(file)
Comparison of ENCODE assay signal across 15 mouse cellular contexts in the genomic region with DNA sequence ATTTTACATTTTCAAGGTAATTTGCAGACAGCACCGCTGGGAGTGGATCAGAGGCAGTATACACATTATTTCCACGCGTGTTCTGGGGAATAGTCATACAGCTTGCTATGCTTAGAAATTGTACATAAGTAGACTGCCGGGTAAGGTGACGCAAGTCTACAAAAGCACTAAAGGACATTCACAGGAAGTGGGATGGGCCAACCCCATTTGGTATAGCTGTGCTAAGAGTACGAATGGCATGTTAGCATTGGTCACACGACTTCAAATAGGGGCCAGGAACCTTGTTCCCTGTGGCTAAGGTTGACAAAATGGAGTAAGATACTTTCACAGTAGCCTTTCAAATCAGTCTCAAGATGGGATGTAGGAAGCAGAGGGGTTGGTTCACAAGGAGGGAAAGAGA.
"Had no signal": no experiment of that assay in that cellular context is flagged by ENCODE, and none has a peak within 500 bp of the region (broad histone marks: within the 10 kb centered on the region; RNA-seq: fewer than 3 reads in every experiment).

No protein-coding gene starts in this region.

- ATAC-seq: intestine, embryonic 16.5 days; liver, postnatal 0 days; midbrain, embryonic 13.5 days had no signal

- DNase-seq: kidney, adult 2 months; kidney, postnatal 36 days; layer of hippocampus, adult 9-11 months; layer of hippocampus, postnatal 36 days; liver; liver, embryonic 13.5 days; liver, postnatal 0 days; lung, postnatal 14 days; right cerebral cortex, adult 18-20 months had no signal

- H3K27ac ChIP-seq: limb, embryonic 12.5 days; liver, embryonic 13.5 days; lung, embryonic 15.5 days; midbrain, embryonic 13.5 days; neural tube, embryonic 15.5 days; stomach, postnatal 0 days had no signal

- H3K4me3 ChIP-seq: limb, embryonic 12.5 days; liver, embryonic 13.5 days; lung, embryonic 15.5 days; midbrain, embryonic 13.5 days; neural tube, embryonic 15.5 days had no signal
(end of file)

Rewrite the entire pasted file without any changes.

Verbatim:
Comparison of ENCODE assay signal across 15 mouse cellular contexts in the genomic region with DNA sequence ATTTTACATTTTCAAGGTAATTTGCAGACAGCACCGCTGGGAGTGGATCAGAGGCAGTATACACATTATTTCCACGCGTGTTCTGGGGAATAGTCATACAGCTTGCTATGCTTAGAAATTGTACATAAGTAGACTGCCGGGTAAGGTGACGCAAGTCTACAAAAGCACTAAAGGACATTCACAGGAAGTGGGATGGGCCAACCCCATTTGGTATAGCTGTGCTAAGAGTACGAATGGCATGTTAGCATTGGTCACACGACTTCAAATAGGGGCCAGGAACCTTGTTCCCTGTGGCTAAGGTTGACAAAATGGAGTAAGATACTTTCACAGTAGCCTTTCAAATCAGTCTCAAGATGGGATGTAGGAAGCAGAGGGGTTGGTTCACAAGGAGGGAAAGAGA.
"Had no signal": no experiment of that assay in that cellular context is flagged by ENCODE, and none has a peak within 500 bp of the region (broad histone marks: within the 10 kb centered on the region; RNA-seq: fewer than 3 reads in every experiment).

No protein-coding gene starts in this region.

- ATAC-seq: intestine, embryonic 16.5 days; liver, postnatal 0 days; midbrain, embryonic 13.5 days had no signal

- DNase-seq: kidney, adult 2 months; kidney, postnatal 36 days; layer of hippocampus, adult 9-11 months; layer of hippocampus, postnatal 36 days; liver; liver, embryonic 13.5 days; liver, postnatal 0 days; lung, postnatal 14 days; right cerebral cortex, adult 18-20 months had no signal

- H3K27ac ChIP-seq: limb, embryonic 12.5 days; liver, embryonic 13.5 days; lung, embryonic 15.5 days; midbrain, embryonic 13.5 days; neural tube, embryonic 15.5 days; stomach, postnatal 0 days had no signal

- H3K4me3 ChIP-seq: limb, embryonic 12.5 days; liver, embryonic 13.5 days; lung, embryonic 15.5 days; midbrain, embryonic 13.5 days; neural tube, embryonic 15.5 days had no signal